Friday, 10 August 2012

The Magical Rowan

Although my physical relationship with the village of Fearnan in the Scottish Highlands ended long ago, the close spiritual bond has lasted a lifetime. This historic highland village not only provided a refuge during the stormy war years for my family, it invoked a sense of mystery, and yielded a kaleidoscope of vivid memories: Even today it is not difficult to visualize the village life as it was then, and when I close my eyes, just for a moment I believe I can see the white- capped waves on the loch and hear the children’s voices carried on the wind as they tumble from the schoolhouse at the end of the day.  

In the autumn, Mr. McLaren, the village tailor, like the Pied Piper, would lead us wee “bairns” through the brilliant hedgerows to gather hazelnuts, and on our return, his kindly wife would serve us bowls of wild brambles with fresh cream while we all settled to crack open our harvest by the hearth.

It was a time for gathering Rowan Berries. Every cottage in the Highlands had a Rowan Tree (Mountain Ash) planted at the gate to ward off evil spirits and to this day when you come across ruins in the hills you can find the stalwart rowan flourishing still where the cottage gate once stood.

Rowan berries make the most delicious jelly and here is a simple Scottish recipe that will sure to please. It’s traditionally served with game and lamb in the highlands but today is also delicious with cheeses and pate’s. 

I have searched in vain in North America for a commercial Rowan Jelly. Why not be the first to surprise your guests with this delectable treat?

Rowan Jelly
2 lbs. (900g) Rowan Berries
2lbs. (900g) Crab Apples
3 pints   Water
Sugar: See measurements below.
Makes 3 – 4lbs (1.4 – 1.8g)

Remove stalks and wash berries.  Wash crab apples.
Place fruit in heavy bottomed pot and just cover with water.
Bring to boil covered until tender (about 30 minutes)

Strain through Jelly bag or muslin cloth for at least 4 hours. Overnight is fine. DO NOT SQUEEZE BAG. (I did first time and the jelly was cloudy.)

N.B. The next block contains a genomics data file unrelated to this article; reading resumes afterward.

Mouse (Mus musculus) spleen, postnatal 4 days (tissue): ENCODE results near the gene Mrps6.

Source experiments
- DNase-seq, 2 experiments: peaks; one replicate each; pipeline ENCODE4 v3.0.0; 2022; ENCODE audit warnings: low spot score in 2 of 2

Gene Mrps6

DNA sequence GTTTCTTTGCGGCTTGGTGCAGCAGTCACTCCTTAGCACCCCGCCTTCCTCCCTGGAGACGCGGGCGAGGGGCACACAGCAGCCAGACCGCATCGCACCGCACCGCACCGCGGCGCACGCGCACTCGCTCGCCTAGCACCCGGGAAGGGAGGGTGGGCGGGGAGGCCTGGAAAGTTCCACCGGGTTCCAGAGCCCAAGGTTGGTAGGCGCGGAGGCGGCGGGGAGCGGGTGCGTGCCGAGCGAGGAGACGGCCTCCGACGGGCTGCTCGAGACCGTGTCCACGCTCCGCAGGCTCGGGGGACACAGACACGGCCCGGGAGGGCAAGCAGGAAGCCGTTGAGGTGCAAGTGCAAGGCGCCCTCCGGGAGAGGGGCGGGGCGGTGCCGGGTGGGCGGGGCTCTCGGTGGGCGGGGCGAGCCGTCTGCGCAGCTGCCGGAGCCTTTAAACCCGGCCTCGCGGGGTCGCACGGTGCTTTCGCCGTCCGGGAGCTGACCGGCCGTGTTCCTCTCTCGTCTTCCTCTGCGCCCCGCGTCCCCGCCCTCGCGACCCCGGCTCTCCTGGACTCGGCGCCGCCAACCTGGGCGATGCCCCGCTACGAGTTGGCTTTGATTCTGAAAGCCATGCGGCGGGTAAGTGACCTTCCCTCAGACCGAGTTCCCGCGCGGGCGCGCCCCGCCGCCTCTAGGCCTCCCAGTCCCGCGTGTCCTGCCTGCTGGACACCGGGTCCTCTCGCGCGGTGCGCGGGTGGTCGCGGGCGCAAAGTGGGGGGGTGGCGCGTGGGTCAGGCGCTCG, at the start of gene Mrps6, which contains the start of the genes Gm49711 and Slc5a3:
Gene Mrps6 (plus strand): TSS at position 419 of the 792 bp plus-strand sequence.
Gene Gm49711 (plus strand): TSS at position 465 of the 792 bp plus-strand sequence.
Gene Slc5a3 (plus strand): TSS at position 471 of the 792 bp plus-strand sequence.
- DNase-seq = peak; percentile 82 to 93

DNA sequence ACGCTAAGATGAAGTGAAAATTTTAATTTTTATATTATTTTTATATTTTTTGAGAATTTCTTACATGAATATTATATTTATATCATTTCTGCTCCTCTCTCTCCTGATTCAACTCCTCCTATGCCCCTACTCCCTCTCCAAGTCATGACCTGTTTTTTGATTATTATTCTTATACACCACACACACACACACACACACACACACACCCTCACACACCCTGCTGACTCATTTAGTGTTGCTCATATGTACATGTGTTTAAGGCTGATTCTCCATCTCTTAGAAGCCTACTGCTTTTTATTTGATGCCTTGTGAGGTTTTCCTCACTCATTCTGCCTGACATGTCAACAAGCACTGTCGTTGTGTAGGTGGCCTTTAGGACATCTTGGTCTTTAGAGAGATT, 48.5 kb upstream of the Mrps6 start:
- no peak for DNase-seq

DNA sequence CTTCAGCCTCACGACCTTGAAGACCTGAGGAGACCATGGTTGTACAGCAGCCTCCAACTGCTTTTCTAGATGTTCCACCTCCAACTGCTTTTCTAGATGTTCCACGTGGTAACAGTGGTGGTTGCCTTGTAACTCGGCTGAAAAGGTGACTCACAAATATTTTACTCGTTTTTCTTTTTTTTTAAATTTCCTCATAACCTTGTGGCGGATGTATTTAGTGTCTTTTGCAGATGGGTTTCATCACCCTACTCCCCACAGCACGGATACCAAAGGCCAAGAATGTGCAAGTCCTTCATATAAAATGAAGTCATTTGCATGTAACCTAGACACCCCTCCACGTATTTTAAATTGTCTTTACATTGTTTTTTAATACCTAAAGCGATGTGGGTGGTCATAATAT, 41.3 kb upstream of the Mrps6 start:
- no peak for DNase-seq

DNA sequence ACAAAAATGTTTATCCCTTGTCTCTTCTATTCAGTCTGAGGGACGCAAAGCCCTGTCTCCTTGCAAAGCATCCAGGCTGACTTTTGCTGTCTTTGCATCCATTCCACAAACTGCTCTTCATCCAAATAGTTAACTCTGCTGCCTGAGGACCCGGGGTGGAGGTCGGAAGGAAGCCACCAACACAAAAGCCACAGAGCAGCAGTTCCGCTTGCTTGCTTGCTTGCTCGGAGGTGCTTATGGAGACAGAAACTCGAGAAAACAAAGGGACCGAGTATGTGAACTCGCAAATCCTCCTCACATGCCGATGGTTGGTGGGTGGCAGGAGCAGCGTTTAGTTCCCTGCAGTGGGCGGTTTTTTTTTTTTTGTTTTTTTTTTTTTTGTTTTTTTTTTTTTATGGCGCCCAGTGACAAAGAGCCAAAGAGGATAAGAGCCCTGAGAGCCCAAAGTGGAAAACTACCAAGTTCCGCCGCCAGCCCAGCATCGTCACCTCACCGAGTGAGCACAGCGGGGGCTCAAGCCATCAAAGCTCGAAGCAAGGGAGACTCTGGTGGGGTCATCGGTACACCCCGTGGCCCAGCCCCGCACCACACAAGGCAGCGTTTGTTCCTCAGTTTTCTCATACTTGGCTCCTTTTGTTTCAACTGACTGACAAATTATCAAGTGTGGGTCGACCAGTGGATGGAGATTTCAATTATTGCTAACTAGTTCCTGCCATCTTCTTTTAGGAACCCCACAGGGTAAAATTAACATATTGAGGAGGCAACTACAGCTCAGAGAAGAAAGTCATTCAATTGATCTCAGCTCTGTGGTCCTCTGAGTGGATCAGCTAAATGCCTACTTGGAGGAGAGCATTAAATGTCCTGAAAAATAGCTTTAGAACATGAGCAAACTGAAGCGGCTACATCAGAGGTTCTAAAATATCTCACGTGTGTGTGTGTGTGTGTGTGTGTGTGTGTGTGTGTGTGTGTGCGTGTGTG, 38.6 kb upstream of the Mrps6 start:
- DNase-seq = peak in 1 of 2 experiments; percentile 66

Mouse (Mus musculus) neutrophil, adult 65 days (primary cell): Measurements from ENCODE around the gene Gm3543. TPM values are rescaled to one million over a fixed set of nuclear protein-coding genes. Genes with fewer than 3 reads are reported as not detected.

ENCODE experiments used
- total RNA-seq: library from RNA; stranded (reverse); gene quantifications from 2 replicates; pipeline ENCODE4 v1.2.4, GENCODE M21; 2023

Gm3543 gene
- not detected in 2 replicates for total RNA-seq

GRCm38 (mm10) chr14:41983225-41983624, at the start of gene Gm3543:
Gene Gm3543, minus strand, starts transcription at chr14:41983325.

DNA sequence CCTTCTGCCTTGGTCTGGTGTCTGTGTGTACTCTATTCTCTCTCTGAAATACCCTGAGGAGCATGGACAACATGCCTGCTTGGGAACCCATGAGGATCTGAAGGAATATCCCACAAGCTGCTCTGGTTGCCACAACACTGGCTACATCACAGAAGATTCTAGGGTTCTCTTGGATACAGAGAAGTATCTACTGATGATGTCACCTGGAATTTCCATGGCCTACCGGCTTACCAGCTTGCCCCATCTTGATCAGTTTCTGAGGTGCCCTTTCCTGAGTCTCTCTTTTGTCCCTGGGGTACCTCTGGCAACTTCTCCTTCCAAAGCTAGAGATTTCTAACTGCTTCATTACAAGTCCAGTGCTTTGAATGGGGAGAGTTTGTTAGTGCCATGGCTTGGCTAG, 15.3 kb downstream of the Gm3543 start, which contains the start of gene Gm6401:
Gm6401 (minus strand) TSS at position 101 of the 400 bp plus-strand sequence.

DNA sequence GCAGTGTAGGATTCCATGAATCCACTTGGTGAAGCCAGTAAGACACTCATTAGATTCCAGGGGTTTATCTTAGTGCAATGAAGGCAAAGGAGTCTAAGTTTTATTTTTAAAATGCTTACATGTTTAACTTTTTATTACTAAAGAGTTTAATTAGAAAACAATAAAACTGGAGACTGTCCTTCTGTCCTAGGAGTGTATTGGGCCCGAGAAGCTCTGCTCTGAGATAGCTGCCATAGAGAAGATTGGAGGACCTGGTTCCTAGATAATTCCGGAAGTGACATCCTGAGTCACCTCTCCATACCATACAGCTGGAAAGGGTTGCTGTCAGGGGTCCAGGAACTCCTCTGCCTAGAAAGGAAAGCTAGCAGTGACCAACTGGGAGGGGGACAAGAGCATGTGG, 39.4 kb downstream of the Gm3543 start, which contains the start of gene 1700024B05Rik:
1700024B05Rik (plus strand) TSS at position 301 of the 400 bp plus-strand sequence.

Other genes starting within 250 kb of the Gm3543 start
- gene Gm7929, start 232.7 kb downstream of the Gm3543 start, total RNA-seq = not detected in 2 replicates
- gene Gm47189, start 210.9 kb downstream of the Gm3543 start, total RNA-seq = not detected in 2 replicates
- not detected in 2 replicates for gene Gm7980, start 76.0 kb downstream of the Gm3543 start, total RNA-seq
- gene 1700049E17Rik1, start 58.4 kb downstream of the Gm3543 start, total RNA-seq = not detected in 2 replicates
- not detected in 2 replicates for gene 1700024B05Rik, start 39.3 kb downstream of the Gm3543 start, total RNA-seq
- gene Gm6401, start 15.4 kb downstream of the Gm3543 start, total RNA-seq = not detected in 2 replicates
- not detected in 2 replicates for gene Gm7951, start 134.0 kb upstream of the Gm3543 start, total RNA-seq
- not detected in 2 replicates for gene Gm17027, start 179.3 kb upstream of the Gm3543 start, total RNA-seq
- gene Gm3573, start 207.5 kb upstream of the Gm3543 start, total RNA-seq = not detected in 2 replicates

Measure liquid and measure sugar: Measure the volume of the liquid; add 450 g (1lb. of sugar for each pint (600ml) of liquid.

Heat sugar in oven-proof dish in preheated oven (300F) is fine. Place the juice back into heavy saucepan. Add sugar, stirring until fully dissolved. Bring to boil and boil rapidly for 10-15 minutes until at setting point is reached (where a spoonful gel’s on a plate). Remove any foam if necessary.

Fill sterilized jars with the jelly and seal while still hot. Label later when cool. Enjoy!

Guest Blog by Alastair Barnett who commenced his career in the hotel business at an early age.  He apprenticed to Mr. Bill Heptinstall, patron de maison and chef  at the remote but famous Fortingall Hotel in the Scottish Highlands. (

After a three-year stint in the Royal Air Force, (where he was placed in charge of Officers' Catering) he continued his vocation in the hospitality business in the UK, and the US. Over a period of 25 years he has owned and operated several fine-dining restaurants in the Victoria area of British Columbia

Once retired from the hospitality business Alastair embarked on a lifetime dream
 to become a freelance writer .

He loves to cook for his friends. He enjoys producing fresh produce from a small garden
at his home on the outskirts of Victoria, British Columbia.

A recipe has no soul.  You, as the cook, must bring soul to the recipe. 
 ~Thomas Keller

1 comment:

Anonymous said...

Thanks Alastair. I have several Mountain Ash nearby and will try to make this recipe. Thanks for sharing it with me.